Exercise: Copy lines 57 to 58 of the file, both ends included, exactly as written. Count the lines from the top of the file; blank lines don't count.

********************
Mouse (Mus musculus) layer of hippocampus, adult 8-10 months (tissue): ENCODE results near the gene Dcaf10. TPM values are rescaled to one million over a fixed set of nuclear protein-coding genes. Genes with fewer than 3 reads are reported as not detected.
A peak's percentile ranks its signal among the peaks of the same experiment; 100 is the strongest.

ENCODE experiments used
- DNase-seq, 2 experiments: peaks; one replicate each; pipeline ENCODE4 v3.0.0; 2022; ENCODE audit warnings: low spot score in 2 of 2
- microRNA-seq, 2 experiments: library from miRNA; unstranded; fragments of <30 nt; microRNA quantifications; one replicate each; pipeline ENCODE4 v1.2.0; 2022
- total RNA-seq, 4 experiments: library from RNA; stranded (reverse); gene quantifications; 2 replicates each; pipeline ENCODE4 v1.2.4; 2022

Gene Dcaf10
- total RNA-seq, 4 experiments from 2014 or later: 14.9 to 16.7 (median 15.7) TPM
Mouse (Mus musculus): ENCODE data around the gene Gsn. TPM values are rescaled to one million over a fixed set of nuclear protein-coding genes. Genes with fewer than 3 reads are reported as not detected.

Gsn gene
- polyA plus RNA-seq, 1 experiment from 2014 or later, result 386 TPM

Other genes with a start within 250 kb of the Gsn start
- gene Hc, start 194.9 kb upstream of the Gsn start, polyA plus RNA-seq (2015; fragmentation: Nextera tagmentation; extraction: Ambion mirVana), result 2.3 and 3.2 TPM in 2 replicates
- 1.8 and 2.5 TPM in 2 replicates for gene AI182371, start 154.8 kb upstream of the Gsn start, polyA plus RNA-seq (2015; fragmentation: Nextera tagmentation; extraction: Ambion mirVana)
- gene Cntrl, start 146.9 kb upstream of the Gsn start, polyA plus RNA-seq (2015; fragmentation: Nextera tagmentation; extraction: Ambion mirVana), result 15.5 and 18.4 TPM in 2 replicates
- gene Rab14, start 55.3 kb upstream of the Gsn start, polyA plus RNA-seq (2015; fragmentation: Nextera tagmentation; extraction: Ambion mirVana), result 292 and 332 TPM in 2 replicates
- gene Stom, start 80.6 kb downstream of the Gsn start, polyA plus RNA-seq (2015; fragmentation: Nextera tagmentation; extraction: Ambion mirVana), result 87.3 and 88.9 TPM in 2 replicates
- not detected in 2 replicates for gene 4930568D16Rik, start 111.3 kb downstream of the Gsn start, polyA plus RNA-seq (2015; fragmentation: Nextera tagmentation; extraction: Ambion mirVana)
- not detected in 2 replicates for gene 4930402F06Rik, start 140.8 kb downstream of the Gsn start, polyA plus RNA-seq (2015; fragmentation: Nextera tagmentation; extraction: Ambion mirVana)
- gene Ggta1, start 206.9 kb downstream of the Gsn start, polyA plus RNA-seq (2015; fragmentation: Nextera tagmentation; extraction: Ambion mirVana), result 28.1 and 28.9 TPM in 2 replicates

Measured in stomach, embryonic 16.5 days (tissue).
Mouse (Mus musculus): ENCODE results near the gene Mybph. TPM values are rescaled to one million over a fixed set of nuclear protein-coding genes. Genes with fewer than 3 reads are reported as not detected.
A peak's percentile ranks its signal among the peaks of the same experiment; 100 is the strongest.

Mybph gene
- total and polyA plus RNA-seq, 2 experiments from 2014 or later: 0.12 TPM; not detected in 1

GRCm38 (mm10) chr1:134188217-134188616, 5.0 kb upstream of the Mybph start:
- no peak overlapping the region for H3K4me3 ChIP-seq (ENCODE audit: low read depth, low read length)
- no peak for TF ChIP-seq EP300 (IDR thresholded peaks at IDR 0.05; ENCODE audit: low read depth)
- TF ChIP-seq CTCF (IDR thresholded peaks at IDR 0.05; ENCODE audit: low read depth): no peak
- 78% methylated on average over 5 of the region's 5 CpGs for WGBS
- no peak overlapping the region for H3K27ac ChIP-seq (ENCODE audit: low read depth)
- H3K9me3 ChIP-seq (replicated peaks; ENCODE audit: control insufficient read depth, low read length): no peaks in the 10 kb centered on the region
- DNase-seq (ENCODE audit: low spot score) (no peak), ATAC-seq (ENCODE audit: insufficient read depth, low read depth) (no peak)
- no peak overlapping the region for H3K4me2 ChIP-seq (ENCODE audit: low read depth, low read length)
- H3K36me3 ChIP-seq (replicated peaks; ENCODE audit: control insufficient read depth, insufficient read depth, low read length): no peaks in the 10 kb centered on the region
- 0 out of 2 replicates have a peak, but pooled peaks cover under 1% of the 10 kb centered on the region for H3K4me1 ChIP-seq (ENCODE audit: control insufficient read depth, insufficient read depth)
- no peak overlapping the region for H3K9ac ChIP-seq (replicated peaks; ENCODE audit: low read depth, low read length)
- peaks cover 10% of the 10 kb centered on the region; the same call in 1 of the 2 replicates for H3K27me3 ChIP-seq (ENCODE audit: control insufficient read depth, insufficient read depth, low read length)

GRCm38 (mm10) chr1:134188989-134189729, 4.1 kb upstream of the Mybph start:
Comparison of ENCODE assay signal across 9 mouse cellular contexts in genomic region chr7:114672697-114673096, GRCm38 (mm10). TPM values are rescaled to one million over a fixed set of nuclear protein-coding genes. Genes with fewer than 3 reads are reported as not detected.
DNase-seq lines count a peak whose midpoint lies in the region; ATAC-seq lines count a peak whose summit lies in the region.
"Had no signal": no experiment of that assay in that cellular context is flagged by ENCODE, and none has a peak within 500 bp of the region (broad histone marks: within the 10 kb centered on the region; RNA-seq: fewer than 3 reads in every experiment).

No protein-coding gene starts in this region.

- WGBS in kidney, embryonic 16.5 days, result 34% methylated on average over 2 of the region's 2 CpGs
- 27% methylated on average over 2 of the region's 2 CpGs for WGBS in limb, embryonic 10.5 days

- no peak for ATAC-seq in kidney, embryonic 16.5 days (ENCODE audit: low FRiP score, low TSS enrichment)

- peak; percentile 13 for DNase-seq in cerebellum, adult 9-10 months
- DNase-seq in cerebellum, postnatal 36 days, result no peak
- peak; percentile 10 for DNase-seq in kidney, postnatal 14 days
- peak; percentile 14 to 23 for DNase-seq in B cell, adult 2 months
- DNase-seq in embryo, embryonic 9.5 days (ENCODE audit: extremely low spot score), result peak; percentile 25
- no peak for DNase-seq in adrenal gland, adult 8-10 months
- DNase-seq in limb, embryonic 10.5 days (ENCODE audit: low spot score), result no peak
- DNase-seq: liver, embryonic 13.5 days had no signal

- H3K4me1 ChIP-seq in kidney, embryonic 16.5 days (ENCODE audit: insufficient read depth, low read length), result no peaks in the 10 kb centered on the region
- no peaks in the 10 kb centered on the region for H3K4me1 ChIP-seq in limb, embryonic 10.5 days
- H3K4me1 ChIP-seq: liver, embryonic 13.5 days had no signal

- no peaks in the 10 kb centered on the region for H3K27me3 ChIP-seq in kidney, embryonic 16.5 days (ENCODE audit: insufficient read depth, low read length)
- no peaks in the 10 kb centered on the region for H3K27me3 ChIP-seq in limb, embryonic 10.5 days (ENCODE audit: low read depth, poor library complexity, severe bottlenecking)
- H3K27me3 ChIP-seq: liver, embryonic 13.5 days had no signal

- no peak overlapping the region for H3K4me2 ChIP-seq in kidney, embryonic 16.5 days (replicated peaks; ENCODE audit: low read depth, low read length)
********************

- H3K4me1 ChIP-seq: liver, embryonic 13.5 days had no signal

- no peaks in the 10 kb centered on the region for H3K27me3 ChIP-seq in kidney, embryonic 16.5 days (ENCODE audit: insufficient read depth, low read length)